Distance learning is here, and it may be here for the long-term.   The challenge for school leaders is now finding what works well for their school community, how to build confidence in the use of distance learning methods, and what can be sustained in the long-term.  Springboard Trust and our expert partners are providing support to schools under Ministry of Education’s guidelines, leading and implementing the transition from classroom to a remote and blended environment where every student, teacher, parent and caregiver will have a different role to play.  How Springboard Trust can help with distance learning  In our role as an accredited PLD provider with the Ministry of Education, Springboard Trust can support you and your school to create a sustainable distance learning model that brings together your people, all relevant technology and best-practice leadership.    Currently, we have developed custom support under the following themes:   Leadership in a time of change (lifting capability, critical decision-making)  Leading towards distance learning Implementing distance learning (“getting it done”, including distance teaching practices)  Engaging stakeholders  Building resilience  Coaching for school leaders  If you, your school or your community need assistance with making distance learning a seamless experience for everyone involved, please get in touch with your Programme Manager or fill out our contact form.    Who can access Springboard’s distance learning support – and how  Our support comes in addition to the COVID-19 PLD Distance Learning Support package from the MoE, and is open to all schools who need it – not just Springboard Trust alumni. To access our support, you can either reallocate approved PLD hours you have with Springboard Trust or request our support directly from the Ministry of Education.   To access Ministry of Education guidance, FAQs and contact details on Distance Learning PLD, head this way!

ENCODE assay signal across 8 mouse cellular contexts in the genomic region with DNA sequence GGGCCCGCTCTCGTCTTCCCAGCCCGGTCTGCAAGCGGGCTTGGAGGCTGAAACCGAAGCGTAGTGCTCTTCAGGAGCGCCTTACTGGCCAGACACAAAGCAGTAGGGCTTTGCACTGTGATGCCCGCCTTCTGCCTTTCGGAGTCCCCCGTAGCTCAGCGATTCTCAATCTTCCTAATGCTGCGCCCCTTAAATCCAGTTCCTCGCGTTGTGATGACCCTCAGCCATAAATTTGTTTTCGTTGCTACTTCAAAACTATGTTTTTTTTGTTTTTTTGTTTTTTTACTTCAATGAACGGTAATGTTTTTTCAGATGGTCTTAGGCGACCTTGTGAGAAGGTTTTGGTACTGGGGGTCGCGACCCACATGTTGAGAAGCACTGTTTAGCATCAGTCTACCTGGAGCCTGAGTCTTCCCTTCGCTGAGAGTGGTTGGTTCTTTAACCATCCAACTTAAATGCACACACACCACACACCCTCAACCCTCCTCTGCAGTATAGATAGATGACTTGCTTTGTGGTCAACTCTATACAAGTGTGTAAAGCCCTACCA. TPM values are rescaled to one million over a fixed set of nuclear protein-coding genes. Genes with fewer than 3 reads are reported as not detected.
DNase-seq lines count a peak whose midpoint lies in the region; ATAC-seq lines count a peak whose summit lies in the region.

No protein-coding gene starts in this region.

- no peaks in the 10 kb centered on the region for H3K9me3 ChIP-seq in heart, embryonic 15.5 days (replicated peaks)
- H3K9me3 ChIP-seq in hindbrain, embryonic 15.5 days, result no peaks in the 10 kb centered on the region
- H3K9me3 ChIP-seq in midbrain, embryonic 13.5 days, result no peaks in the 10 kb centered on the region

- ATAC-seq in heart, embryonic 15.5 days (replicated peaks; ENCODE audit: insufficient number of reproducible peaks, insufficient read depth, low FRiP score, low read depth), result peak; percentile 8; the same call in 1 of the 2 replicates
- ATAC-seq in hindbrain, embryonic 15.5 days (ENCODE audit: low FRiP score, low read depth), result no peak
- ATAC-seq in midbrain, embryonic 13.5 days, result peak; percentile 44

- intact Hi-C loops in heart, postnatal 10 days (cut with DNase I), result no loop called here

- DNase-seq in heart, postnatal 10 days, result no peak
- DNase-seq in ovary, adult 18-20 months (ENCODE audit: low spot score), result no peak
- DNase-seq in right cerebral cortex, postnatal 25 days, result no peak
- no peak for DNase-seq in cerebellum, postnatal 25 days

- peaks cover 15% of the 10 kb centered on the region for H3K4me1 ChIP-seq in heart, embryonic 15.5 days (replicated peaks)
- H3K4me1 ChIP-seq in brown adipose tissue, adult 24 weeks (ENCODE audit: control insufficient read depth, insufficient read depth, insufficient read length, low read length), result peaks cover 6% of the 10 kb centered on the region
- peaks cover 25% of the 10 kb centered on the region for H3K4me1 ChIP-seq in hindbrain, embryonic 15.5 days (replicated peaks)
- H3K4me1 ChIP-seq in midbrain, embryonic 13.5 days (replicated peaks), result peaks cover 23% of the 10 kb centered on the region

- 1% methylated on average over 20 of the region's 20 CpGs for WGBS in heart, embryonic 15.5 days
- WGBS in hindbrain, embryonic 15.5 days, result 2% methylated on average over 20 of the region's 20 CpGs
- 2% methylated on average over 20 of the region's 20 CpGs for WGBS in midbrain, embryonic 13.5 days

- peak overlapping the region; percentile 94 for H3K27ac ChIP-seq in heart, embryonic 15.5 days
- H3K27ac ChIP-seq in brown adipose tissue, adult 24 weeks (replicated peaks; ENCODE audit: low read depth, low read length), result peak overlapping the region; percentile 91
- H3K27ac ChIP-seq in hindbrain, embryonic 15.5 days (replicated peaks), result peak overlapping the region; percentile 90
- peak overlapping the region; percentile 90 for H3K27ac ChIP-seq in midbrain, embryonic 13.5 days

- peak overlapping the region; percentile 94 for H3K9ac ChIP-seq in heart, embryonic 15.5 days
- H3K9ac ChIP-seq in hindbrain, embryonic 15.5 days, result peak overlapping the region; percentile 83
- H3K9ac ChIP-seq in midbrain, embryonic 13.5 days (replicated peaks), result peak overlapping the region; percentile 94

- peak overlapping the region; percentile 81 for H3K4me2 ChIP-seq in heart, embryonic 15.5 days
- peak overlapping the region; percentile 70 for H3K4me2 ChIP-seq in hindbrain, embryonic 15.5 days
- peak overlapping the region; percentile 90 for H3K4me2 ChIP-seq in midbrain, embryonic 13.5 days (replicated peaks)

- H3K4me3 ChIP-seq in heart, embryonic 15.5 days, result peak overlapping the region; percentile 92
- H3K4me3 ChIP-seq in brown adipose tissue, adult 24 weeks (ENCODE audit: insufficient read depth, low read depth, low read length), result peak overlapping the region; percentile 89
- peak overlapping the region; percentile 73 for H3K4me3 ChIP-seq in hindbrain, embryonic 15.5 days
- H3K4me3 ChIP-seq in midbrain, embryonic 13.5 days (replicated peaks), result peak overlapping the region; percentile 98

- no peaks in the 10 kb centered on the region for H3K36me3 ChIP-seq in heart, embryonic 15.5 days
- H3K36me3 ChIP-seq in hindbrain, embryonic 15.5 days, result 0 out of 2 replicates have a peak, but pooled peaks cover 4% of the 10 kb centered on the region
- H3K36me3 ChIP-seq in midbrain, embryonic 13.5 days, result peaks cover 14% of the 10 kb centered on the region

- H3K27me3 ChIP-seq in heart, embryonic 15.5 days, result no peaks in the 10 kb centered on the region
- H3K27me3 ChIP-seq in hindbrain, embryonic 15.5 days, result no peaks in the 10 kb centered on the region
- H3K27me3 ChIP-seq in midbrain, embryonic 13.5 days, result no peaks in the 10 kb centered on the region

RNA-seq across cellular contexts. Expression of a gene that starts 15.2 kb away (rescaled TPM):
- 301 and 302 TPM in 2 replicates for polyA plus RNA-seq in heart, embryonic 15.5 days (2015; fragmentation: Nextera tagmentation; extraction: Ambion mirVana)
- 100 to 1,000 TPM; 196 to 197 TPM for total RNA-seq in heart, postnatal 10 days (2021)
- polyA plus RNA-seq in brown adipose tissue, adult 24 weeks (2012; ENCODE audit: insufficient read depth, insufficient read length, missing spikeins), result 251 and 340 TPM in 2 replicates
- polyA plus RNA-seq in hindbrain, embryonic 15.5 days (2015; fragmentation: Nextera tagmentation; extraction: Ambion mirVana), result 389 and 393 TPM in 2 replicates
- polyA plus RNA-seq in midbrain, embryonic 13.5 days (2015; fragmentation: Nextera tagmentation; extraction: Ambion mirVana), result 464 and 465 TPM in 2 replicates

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COVID-19: Resilience

Right now, there is nothing more important than resilience and wellbeing. While already a focus for many principals who have worked with Springboard Trust, we would like to provide more support in this area to help all New Zealand school leaders through the COVID-19 pandemic.   Our goal is to support principals to build and maintain resilience within themselves, so they can support others to do the same.   How Springboard Trust can help principals with resilience  We understand the time constraints and information overload that principals go through at the best of times – let alone during a pandemic.   That is why, rather than provide a comprehensive programme, we are offering a kete of wellbeing-focused resources that principals can use at their leisure. We will be releasing multiple items a week, focused on topics that respond directly to priorities principals have highlighted.   This will include:  Video content  Models of wellbeing   Presentations, seminars and conferences  Interviews and advice   These videos, toolkits and articles will give you a regularly updated set of tools to build and share resilience.  We will be calling upon our network of experts to provide insight, learning and perspective on resilience, helping principals keep a strategic approach to their own wellbeing, and improving that of their community.   Who can access our resilience resources – and how   We will publish all resilience resources either on this page or in our news section, keeping everyone updated on the latest we have to offer.   These resources are free to use for everyone who needs them, principals, volunteers, partners and the general public alike. Resources for resilience: